How many exhibition works:
Using the process of ‘transfer’ that Wiitasalo has developed over the years she explores the variability and nuance of texture in a new series of monochromes. The subject matter remains elusive while hinting towards an experience of ruffled linens, crinkled plastic, or creases of skin. Perhaps this simultaneity of folds is at once both visceral and theoretical; evoking a multiplicity of associations. These paintings don’t translate through language but through body; a familiarity, a prehension, that evades the tangible.
The white ground in Wiitasalo’s new paintings is a surface that is at once both present and absent. It is muted by the delicate transferred layer that sit on top, but also sets up the possibility of infinite space somewhere beyond the illusion of paint. The transferred layer floats on top of the ground, is activated by it but veils it. The painting process and any “subject” come together at once emerging as an affect that evades description.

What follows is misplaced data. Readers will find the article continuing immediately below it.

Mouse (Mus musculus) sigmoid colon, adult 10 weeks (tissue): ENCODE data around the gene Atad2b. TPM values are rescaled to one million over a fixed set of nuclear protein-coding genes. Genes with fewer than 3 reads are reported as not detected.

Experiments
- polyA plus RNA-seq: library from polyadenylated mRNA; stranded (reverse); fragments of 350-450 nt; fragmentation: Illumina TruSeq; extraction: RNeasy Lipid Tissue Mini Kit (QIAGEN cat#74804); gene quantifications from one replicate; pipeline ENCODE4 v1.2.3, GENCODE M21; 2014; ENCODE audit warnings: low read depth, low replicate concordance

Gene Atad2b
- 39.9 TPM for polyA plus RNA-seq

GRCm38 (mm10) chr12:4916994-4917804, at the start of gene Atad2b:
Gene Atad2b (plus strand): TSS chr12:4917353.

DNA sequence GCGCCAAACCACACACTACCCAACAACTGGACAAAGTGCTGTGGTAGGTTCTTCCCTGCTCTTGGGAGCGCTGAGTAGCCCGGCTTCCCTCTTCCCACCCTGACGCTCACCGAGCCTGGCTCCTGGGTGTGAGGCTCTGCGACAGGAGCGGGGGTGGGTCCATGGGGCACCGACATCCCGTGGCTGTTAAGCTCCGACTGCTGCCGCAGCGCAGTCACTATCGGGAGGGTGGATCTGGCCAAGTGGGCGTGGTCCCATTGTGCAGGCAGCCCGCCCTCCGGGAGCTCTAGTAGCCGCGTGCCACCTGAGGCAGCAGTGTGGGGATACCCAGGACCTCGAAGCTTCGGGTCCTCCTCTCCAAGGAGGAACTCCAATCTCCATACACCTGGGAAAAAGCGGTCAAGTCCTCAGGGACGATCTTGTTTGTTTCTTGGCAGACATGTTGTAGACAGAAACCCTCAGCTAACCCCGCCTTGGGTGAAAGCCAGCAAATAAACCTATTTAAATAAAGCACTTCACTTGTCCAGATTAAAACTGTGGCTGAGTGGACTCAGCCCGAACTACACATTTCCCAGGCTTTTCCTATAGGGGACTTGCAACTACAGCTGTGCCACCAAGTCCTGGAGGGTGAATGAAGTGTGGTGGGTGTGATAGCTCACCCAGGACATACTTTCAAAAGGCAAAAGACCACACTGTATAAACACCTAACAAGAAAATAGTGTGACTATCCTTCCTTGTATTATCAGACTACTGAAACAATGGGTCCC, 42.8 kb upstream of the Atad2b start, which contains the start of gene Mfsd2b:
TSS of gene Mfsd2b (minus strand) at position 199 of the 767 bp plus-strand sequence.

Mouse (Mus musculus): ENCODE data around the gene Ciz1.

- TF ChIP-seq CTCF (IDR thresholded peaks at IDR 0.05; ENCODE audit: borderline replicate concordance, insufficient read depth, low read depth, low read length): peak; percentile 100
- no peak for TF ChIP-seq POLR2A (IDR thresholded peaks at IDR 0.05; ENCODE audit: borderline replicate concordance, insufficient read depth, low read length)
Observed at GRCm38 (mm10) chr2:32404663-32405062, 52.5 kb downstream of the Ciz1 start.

The contingency of transferring materials results in the possibility of multiple variables. To transfer is the process of movement between one surface/subject to another, this exchange imprints itself on the other, never conforming to an exact system but rather registers the incertitude of becoming, an effervescent process in motion. Painting is the process of ordering accident, an index of chance. But accidents do seem to be the registering of intention. Perhaps all intention is just the ordering of accidents; a theoretical structuring for contingencies. Beyond, and within these folds of order is the whirling potentiality of chaos and Wiitasalo’s paintings seem to be the material investigation of these theoretical spaces.
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